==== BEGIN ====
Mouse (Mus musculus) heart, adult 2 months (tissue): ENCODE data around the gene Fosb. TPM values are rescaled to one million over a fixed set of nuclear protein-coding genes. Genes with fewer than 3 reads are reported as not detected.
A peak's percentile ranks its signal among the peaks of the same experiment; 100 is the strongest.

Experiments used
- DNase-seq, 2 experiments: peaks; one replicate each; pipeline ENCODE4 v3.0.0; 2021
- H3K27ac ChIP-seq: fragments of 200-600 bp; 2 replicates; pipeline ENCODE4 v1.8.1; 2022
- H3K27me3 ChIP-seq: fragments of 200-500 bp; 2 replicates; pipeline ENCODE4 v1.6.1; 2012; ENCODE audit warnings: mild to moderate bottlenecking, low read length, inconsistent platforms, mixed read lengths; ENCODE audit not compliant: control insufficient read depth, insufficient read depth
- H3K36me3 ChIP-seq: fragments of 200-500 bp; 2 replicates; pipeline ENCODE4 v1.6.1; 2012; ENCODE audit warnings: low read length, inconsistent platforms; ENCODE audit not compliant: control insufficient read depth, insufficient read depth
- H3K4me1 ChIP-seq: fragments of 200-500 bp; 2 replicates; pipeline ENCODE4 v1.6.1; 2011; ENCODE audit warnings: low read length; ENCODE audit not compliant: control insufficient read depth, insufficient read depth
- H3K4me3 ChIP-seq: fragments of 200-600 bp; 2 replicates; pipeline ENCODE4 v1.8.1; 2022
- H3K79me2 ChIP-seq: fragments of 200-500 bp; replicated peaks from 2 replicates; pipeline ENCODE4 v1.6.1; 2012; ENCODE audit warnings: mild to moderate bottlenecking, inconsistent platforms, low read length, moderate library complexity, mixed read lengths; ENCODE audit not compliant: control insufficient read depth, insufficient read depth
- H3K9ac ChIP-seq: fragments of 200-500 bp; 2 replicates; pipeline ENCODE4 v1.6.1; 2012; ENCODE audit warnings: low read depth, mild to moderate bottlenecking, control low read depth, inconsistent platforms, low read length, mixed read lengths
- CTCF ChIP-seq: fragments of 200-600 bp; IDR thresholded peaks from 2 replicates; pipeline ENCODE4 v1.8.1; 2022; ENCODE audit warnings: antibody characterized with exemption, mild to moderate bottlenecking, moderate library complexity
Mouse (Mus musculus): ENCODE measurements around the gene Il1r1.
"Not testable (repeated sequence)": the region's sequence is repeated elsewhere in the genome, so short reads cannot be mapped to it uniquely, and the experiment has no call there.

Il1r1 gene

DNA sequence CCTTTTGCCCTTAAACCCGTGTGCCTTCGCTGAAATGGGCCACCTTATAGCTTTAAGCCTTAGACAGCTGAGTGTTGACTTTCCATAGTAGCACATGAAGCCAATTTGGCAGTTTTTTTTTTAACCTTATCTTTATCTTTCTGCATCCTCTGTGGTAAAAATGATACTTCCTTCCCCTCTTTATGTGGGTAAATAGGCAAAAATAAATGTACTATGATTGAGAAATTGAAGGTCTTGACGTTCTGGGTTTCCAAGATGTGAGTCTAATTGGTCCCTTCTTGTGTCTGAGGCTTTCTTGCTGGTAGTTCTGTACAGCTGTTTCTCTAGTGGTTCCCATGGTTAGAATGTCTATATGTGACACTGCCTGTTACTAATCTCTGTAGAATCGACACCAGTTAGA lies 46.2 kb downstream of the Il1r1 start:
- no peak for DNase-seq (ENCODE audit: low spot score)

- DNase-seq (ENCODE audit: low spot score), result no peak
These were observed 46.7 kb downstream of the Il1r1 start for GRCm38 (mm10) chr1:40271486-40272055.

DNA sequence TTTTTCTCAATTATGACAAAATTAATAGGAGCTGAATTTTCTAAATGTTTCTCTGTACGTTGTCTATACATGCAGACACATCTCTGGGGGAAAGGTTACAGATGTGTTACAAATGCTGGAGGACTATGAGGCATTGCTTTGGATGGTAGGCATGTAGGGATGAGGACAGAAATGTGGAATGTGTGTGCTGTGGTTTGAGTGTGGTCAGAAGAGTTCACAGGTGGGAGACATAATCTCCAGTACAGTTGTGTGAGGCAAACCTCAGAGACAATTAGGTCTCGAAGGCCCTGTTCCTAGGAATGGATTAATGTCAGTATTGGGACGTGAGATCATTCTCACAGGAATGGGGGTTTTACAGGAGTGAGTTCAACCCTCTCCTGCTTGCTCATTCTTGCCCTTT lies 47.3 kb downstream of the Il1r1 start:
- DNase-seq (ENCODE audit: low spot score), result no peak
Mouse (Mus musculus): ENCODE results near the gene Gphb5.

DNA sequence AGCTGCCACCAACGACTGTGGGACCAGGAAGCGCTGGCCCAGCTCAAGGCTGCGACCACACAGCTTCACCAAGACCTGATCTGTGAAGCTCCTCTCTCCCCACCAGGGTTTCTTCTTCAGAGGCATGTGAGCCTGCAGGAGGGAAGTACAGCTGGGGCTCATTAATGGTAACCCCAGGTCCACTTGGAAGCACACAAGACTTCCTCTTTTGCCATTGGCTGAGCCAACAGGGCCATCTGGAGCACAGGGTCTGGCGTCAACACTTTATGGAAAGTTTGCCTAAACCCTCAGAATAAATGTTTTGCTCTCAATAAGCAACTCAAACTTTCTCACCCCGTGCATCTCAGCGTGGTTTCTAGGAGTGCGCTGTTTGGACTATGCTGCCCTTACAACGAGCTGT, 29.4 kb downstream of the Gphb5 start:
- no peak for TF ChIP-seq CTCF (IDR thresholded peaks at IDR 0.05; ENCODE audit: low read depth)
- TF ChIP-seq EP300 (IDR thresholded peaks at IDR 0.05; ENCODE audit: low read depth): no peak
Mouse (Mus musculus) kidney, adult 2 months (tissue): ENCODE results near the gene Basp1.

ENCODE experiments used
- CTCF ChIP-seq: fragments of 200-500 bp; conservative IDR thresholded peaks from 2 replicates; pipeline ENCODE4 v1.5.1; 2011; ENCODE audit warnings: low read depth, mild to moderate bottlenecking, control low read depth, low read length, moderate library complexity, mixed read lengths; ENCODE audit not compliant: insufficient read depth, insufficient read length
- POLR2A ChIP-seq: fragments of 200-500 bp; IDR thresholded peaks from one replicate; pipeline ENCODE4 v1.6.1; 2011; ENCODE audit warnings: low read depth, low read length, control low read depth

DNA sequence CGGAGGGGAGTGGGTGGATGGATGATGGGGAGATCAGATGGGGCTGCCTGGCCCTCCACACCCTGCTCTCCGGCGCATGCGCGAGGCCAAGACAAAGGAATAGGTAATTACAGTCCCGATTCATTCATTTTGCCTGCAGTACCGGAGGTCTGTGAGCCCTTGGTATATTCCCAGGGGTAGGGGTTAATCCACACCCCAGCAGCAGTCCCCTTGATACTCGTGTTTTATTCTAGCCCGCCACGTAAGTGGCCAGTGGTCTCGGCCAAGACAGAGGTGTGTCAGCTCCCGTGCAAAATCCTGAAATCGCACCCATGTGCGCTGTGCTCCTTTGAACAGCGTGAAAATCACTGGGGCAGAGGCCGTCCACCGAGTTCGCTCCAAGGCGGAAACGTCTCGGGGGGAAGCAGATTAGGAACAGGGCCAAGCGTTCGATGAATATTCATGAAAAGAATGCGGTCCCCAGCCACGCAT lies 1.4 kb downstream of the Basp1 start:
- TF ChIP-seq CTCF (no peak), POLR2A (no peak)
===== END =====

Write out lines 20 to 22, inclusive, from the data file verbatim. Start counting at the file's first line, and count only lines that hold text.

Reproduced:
DNA sequence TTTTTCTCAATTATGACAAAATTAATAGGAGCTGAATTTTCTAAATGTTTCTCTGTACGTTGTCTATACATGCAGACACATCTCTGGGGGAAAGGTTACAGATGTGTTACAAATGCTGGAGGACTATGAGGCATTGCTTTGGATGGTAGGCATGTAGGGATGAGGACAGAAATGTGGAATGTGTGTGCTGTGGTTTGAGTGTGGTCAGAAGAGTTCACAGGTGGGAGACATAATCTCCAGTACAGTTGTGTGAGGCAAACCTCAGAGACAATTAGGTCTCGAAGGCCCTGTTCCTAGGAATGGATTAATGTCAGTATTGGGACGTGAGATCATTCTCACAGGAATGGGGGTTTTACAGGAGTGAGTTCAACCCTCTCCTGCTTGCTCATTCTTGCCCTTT lies 47.3 kb downstream of the Il1r1 start:
- DNase-seq (ENCODE audit: low spot score), result no peak
Mouse (Mus musculus): ENCODE results near the gene Gphb5.